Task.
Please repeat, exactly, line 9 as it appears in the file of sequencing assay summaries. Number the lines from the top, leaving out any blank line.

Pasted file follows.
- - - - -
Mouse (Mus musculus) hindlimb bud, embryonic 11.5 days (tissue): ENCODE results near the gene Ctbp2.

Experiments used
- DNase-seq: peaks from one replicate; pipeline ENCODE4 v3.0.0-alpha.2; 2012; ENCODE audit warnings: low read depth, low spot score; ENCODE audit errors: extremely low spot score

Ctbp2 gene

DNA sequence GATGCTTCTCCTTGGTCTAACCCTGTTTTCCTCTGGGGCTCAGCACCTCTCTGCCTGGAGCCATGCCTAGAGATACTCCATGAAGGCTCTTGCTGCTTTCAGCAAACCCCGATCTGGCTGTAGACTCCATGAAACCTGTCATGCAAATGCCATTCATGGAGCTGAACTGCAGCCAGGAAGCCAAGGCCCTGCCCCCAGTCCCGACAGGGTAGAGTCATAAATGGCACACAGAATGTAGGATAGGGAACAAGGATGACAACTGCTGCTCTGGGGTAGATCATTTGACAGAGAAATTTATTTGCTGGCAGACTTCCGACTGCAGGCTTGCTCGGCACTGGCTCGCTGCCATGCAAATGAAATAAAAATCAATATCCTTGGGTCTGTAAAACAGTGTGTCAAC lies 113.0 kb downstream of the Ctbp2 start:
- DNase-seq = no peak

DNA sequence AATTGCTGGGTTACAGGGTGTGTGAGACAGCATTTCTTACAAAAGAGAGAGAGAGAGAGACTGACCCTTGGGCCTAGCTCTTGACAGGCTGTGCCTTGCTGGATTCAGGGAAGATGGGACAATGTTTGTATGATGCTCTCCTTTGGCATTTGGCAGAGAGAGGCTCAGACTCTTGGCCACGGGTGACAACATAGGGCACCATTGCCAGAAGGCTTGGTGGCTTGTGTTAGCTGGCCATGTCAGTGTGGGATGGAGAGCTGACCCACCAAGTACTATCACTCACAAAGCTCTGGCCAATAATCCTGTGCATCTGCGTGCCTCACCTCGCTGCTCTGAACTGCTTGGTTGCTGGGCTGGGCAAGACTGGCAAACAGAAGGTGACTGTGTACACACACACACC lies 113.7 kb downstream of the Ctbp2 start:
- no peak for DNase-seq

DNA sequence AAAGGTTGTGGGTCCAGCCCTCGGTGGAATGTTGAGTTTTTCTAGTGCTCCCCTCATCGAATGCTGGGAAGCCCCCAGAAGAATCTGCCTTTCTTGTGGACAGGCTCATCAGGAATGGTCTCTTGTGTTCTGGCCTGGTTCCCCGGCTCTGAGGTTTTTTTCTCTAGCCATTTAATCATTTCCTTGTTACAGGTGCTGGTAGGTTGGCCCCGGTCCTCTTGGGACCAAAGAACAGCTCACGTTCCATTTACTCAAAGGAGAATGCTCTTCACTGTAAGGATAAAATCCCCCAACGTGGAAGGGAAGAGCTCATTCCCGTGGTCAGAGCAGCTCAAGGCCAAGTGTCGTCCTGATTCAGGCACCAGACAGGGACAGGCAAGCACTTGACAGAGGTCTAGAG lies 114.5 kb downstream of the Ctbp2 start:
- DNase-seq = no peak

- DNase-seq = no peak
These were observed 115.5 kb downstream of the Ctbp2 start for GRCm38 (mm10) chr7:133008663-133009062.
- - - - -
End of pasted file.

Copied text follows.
DNA sequence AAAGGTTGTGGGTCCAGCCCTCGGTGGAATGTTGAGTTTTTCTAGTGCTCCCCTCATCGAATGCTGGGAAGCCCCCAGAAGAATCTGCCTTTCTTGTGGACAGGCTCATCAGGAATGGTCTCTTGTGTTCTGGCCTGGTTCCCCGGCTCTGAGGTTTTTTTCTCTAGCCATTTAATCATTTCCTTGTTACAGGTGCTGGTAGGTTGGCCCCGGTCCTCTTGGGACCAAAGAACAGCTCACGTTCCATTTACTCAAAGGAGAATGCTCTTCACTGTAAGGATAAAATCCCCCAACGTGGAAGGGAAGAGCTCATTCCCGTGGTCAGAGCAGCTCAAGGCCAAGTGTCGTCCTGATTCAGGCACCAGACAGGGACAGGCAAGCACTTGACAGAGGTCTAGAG lies 114.5 kb downstream of the Ctbp2 start: